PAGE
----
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10 Ways Language Learning and Peace Education Mix

For many language learners and peace educators, the crossover between the fields of language acquisition and peacebuilding are clear.  Here are 10 of the ways the two lenses complement each other.

1. Communication is key
Language is all about communicating with other people and a peace lens asks how healthy are our patterns of speaking and listening with each other. Are we creating peace with our words?

2. Transformation is at the heart
Learning a new language changes us and makes us see the world differently, which is exactly what is needed to get through difficult times of conflict to build peace. What opportunities for positive change are happening as you learn new ways of talking about the world?

3. Negotiation happens throughout
Dealing with conflict takes good negotiation skills, which are really all about figuring out language and finding common understanding. Language learning gives increased skills in listening and a “tolerance for ambiguity” which helps us sit with it when we don’t understand – both essential for negotiating peace.

4. Stories are told and retold
Learning a new language gives us a chance to tell our stories again and again, and sometimes shape them in a new way. This is also what needs to happen to transform situations of conflict. If we can tell our stories of division and hurt in different ways, sometimes we can make space for the other side’s perspective and maybe even for healing.

5. Bridges are built and boundaries are crossed
Peacebuilding is all about crossing the boundaries of misunderstanding, hate, fear, and hurt. It’s a hard thing to make the journey across, but language learning gives us some of the tools to be vulnerable in bridging differences. With language, we learn bit by bit, trying to find common ground and understanding through careful listening and speaking and in the end find ourselves on the “other side” as a fluent speaker. Building bridges of peace can happen in the same way.

6. Knowhow makes it intentional
Both peace and language are natural for human beings. We don’t need to take special class to know how to relate to others or to talk. But extra training and attention to the processes of peacebuilding or language learning can help us to go further than we might on our own. Learning from the wisdom of others, we can be more intentional in what we’re doing instead of only making it up as we go.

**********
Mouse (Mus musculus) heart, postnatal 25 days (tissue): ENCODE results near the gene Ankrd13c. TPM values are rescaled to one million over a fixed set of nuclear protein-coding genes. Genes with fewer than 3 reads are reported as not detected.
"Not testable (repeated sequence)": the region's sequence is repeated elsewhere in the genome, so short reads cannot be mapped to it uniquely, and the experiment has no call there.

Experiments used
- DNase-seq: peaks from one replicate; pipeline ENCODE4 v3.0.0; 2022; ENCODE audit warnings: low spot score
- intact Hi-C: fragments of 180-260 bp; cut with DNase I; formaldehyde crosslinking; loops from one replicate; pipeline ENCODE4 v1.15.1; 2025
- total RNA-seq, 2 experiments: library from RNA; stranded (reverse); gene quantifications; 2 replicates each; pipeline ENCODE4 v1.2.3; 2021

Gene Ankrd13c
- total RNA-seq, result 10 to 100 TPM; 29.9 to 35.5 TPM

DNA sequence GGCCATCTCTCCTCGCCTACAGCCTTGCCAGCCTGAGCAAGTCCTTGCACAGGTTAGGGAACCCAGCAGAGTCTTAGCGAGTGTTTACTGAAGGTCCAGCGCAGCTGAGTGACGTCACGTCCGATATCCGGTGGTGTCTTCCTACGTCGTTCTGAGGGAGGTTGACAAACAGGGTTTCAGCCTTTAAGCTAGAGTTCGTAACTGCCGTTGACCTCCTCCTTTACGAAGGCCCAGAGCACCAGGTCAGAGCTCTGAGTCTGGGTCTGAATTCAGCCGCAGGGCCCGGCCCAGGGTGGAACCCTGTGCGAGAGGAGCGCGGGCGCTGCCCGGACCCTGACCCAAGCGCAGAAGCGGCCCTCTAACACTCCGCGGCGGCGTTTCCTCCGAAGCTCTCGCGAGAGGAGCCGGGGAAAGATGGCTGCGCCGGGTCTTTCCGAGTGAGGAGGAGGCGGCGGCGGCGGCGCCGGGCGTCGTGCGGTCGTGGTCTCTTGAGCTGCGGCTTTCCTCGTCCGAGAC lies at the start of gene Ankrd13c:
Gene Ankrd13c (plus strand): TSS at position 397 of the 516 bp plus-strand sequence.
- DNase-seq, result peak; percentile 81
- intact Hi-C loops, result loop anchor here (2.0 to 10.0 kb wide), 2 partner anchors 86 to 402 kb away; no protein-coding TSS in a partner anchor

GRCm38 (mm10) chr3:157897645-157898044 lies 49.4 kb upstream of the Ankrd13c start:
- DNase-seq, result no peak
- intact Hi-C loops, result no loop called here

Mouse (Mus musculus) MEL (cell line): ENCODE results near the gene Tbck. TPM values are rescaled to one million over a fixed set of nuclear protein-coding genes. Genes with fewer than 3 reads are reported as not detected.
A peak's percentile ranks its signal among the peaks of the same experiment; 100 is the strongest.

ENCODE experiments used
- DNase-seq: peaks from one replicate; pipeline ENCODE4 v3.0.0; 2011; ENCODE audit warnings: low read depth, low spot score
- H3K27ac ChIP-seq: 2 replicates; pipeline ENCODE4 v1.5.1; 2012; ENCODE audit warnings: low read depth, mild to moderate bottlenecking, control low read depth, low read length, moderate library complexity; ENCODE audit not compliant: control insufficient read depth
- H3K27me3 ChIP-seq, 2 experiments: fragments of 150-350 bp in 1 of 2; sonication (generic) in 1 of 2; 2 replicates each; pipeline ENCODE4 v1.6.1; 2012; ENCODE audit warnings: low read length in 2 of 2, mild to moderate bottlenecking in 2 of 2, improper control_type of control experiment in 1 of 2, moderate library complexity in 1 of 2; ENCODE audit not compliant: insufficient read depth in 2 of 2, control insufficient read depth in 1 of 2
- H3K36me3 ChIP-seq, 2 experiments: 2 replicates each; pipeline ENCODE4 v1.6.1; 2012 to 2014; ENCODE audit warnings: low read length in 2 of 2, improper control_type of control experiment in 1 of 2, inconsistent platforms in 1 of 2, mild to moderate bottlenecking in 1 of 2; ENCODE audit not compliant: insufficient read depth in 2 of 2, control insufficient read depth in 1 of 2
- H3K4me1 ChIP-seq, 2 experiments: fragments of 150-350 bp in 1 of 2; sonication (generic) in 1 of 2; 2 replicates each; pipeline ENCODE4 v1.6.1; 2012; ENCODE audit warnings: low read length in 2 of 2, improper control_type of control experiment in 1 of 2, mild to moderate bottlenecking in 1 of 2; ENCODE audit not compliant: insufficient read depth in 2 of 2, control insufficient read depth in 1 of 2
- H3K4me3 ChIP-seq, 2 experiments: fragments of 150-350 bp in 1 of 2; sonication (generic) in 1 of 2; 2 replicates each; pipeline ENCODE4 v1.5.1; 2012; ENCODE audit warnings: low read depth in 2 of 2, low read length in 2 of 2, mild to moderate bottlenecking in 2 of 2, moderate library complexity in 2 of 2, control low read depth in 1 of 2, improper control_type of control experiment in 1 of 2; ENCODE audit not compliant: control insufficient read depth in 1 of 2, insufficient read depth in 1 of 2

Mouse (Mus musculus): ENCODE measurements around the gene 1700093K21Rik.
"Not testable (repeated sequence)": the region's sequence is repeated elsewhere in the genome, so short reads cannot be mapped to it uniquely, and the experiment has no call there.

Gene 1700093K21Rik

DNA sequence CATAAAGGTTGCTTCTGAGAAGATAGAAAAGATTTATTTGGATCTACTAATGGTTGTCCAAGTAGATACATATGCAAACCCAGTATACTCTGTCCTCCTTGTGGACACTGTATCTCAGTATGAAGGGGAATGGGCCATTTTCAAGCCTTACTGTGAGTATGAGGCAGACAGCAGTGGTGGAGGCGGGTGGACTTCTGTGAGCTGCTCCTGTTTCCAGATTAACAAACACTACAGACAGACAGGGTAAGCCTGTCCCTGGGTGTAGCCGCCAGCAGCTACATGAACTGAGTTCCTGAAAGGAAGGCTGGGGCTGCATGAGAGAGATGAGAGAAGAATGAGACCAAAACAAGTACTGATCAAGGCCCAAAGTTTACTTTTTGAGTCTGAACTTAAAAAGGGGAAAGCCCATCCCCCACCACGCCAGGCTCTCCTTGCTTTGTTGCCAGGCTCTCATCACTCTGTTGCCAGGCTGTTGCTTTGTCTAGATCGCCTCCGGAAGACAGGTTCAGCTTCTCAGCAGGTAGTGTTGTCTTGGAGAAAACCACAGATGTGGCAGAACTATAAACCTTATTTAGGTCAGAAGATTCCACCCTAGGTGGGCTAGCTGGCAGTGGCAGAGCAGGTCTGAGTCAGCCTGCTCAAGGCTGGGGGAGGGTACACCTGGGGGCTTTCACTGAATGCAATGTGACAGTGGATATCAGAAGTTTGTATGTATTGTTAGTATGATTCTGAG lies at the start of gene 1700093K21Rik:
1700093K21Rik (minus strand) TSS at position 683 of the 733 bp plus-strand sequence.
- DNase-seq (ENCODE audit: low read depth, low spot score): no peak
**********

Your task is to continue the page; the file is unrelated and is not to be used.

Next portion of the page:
7. Culture is in everything
Culture is a powerful force in both peace and language. We can’t ignore the dynamics of culture in shaping how we think and act in times of conflict and even how we envision peace. Language learning assumes that we’re coming from different cultural points of view and helps us to learn other ways of seeing the world – not as good or bad, just different. This understanding is necessary too, for building peace.

8. Voices are empowered
In situations of conflict, some voices are often pushed aside or left unheard. Language learning is all about empowering new voices to join the conversation. Learning how to speak a new language gives us a chance for our voices to be heard in a different way by new groups of people. Peacebuilding needs insights from language learning to help dominant voices to stop talking to listen and marginalized voices speak up and feel heard.

9. Our spirits are touched
Both language learning and peacebuilding are spiritual journeys in that they affect who we are at the core and they draw on resources beyond our own individual capacities. Learning a new language profoundly shapes who we are and how we define ourselves. It’s challenging to go through this process without having our spirits touched in some way. Building peace is likewise a long and tiresome journey, but with joys along the way that lift our spirits and give us new hope for the future.

10. It’s an ongoing process
There is no end to either language learning or peacebuilding because both are focused on the process. While outcomes and goals are part of the experience, and we have to have a vision of where we want to be, thee true work of language and peace are in the day-to-day decisions and interactions that we make throughout our lives. At some point we look back and say, “Wow, have we ever come far!”

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About clwoelk

Cheryl Woelk is coordinator of Language for Peace and specializes in language and peace education in multicultural contexts. She holds an MA in Education and a graduate certificate in Peacebuilding from Eastern Mennonite University in Virginia, USA. Cheryl currently lives in Saskatchewan, Canada with her spouse and son.

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Contributing Author

Cheryl Woelk is coordinator of Language for Peace and specializes in language and peace education in multicultural contexts. She holds an MA in Education and a graduate certificate in Peacebuilding from Eastern Mennonite University in Virginia, USA. Cheryl currently lives in Saskatchewan, Canada with her spouse and son.

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